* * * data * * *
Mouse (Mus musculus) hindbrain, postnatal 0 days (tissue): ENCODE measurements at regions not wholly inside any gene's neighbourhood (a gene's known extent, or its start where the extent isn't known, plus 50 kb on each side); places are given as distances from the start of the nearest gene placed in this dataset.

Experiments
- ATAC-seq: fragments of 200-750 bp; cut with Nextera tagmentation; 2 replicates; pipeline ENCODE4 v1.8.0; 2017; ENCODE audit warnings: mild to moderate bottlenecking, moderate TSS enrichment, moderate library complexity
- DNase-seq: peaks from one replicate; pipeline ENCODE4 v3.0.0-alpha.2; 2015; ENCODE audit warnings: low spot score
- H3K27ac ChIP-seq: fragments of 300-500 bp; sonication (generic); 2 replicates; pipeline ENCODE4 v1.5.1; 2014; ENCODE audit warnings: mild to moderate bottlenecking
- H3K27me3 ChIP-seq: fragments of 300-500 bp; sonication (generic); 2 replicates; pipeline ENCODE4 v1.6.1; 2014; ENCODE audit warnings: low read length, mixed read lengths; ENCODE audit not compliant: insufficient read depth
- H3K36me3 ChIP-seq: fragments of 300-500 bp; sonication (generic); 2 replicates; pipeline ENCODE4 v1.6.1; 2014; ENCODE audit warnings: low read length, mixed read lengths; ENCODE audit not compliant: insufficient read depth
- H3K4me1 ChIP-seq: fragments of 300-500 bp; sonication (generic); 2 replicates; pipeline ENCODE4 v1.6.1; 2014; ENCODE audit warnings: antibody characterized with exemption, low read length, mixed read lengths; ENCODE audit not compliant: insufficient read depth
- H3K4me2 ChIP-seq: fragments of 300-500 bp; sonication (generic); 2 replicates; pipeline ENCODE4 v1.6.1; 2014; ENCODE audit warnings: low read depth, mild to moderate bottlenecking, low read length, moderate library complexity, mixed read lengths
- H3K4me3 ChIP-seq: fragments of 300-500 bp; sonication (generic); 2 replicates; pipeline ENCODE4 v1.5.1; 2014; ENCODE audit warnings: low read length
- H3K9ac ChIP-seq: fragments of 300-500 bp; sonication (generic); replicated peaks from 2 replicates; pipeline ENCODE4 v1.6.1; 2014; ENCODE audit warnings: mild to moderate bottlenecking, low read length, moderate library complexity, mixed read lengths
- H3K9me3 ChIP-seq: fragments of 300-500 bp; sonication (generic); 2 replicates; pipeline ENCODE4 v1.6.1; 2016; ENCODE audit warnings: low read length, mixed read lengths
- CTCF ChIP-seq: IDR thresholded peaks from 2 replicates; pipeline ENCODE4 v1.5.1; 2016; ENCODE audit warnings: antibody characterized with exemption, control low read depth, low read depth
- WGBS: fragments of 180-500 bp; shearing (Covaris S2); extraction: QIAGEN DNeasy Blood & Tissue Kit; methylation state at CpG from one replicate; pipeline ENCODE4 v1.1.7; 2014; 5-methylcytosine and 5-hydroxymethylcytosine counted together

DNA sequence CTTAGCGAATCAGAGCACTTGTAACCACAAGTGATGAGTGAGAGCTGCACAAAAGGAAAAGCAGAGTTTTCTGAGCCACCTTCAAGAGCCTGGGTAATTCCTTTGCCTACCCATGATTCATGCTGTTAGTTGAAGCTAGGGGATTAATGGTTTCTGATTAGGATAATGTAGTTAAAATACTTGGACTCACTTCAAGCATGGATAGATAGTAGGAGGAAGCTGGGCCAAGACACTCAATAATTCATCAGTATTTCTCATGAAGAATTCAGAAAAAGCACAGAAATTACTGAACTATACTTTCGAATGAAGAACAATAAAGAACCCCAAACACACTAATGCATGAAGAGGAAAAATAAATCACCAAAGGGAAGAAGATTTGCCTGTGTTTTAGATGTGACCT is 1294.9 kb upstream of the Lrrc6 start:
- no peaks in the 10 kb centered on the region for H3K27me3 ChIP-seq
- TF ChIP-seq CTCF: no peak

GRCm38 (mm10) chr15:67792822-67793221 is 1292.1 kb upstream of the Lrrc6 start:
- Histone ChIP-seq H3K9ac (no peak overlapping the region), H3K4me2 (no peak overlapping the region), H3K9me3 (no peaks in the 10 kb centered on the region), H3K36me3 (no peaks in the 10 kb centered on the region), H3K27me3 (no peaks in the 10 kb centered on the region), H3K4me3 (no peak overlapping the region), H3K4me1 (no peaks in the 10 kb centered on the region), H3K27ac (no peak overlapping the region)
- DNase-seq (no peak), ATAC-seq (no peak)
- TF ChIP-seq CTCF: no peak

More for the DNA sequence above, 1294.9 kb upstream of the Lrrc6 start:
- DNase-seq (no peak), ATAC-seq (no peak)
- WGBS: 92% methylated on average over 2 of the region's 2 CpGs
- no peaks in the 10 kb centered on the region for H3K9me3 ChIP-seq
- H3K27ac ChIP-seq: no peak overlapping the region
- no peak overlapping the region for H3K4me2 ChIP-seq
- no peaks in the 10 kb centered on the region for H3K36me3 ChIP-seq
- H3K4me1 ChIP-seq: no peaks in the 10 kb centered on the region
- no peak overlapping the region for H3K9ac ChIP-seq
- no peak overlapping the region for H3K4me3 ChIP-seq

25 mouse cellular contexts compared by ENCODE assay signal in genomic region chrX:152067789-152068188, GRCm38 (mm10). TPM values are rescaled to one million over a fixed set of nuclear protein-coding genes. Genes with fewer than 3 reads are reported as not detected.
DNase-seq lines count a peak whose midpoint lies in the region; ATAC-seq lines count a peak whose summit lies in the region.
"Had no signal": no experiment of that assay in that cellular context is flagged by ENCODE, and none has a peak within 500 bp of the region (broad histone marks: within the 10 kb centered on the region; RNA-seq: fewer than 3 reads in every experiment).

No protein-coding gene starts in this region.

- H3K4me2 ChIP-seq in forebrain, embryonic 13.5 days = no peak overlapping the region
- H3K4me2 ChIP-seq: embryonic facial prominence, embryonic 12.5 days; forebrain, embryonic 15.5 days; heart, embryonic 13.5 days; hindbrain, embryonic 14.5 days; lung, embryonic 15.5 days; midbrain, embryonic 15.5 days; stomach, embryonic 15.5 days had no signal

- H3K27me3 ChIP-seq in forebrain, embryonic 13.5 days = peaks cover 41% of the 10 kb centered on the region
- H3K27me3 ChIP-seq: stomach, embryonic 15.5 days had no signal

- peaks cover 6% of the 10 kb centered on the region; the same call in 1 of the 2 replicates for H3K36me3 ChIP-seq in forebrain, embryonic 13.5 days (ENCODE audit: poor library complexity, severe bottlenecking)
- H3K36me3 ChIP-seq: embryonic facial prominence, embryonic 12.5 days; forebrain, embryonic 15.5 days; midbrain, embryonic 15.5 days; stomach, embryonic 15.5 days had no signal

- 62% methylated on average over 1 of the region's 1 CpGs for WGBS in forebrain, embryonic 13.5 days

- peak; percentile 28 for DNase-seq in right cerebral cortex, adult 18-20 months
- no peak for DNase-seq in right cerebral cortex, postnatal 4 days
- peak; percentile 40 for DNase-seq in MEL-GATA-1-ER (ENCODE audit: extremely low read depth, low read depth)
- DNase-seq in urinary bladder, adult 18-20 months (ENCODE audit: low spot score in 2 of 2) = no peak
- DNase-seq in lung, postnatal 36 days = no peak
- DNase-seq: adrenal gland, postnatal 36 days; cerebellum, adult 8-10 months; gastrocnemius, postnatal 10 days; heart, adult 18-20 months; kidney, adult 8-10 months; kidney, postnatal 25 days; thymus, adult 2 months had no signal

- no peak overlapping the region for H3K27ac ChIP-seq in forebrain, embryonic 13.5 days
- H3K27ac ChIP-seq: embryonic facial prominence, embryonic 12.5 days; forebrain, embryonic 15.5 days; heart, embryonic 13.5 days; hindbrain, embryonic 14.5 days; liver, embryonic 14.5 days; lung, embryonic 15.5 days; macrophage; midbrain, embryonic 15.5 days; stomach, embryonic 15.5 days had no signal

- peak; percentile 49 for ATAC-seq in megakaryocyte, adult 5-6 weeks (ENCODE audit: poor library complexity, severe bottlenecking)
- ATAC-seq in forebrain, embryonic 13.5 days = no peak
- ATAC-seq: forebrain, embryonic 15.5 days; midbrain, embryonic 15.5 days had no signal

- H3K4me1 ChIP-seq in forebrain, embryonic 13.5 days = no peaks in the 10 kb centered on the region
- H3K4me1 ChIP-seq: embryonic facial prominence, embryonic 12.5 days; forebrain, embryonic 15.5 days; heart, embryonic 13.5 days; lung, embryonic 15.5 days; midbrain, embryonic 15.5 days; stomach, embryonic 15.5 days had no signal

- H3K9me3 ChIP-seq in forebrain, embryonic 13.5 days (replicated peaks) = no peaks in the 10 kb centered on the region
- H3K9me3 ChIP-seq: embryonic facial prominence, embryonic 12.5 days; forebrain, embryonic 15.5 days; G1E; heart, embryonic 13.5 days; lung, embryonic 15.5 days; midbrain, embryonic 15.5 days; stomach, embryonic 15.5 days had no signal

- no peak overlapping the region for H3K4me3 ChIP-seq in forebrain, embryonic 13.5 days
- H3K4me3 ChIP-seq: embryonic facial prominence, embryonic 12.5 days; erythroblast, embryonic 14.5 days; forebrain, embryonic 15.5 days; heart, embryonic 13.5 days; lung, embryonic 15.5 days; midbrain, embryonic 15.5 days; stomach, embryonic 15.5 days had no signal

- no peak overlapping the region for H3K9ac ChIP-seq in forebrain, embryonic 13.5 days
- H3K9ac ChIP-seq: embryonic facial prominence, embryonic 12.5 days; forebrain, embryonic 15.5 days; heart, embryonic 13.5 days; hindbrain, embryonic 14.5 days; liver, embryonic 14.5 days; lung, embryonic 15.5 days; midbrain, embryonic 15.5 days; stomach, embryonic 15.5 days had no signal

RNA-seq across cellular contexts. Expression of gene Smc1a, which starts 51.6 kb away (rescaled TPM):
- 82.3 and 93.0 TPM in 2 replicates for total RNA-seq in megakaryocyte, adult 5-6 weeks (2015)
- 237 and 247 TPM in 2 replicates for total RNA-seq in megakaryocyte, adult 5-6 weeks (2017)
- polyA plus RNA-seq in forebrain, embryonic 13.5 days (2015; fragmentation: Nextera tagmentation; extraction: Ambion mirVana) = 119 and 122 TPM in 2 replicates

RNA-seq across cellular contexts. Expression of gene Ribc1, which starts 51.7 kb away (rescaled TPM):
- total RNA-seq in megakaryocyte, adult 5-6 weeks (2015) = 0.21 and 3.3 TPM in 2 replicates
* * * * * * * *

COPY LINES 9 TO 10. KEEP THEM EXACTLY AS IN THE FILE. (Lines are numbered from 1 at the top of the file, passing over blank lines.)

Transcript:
- H3K4me2 ChIP-seq: fragments of 300-500 bp; sonication (generic); 2 replicates; pipeline ENCODE4 v1.6.1; 2014; ENCODE audit warnings: low read depth, mild to moderate bottlenecking, low read length, moderate library complexity, mixed read lengths
- H3K4me3 ChIP-seq: fragments of 300-500 bp; sonication (generic); 2 replicates; pipeline ENCODE4 v1.5.1; 2014; ENCODE audit warnings: low read length